7. The Myth of Five Nines

Paul Baran, in his classic paper, "SOME PERSPECTIVES ON NETWORKS-- PAST, PRESENT AND FUTURE", stated that "The tradeoff curves between cost and system reliability suggest that the most reliable systems might be built of relatively unreliable and hence low cost elements, if it is system reliability at the lowest overall system cost that is at issue" [BARAN77].

Today we refer to this phenomenon as "the myth of five nines". Specifically, so-called five nines reliability in packet network elements is consider a myth for the following reasons: First, since 80% of unscheduled outages are caused by people or process errors [SCOTT], there is only a 20% window in which to optimize. Thus, in order to increase component reliability, we add complexity (optimization frequently leads to complexity), which is the root cause of 80% of the unplanned outages. This effectively narrows the 20% window (i.e., you increase the likelihood of people and process failure). This phenomenon is also characterized as a "complexity/robustness" spiral [WILLINGER2002], in which increases in complexity create further and more serious sensitivities, which then requires additional robustness, and so on (hence the spiral).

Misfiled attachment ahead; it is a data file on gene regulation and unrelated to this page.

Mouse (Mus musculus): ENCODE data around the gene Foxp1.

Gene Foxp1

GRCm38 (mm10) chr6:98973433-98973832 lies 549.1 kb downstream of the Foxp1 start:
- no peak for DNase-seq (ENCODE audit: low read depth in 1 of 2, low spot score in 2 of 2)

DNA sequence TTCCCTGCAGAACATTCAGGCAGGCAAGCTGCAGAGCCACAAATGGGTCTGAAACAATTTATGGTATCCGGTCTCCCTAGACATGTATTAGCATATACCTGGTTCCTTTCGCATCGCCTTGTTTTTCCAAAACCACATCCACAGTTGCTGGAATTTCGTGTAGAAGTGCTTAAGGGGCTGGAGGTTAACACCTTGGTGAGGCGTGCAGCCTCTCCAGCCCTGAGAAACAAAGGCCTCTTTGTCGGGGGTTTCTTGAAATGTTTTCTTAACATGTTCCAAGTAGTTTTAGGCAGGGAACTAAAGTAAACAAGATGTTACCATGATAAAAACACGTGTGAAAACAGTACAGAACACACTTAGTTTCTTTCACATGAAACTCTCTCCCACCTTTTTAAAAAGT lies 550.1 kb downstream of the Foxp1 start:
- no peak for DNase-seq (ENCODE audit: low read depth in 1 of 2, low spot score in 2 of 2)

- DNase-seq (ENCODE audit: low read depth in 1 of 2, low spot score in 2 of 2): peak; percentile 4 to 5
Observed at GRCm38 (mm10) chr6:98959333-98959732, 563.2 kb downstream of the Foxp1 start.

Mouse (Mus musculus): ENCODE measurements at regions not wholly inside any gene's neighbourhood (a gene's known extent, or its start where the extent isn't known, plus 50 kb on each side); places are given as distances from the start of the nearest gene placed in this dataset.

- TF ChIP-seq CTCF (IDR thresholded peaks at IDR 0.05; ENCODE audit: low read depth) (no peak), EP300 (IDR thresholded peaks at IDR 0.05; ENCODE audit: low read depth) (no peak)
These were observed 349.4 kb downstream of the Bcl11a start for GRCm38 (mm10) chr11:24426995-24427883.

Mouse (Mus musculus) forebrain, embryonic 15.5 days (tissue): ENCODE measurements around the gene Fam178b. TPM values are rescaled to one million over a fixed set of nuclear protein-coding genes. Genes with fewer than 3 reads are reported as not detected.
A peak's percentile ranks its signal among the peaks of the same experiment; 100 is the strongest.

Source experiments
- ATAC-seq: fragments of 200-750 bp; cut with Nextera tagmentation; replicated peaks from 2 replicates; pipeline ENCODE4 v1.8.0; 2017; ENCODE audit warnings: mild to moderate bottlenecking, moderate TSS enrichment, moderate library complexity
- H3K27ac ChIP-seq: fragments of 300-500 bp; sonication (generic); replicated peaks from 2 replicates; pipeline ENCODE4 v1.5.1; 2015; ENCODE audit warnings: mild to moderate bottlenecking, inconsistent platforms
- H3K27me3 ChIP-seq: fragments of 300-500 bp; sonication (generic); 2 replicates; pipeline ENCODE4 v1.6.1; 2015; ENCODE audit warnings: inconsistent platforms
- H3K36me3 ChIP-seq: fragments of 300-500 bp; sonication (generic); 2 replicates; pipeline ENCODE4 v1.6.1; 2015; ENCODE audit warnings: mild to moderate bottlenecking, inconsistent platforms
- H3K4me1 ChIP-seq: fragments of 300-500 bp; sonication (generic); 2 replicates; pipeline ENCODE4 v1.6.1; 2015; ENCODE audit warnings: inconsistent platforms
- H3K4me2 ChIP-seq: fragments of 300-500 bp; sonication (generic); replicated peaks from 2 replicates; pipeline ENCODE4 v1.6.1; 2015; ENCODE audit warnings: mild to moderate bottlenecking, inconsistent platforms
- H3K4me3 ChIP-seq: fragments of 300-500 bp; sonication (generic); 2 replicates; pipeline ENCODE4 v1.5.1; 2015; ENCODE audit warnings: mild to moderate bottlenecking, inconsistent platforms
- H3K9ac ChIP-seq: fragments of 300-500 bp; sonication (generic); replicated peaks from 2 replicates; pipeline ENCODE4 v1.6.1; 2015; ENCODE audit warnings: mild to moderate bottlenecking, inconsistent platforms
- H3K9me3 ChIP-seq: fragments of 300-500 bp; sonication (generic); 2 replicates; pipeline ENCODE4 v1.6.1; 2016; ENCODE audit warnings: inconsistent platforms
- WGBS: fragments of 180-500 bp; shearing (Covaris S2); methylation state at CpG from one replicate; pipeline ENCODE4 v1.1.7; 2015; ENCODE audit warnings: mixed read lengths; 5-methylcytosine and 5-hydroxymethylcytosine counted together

The conclusion, then is that while a system like the Internet can reach five-nines-like reliability, it is undesirable (and likely impossible) to try to make any individual component, especially the most complex ones, reach that reliability standard.

8. Architectural Component Proportionality Law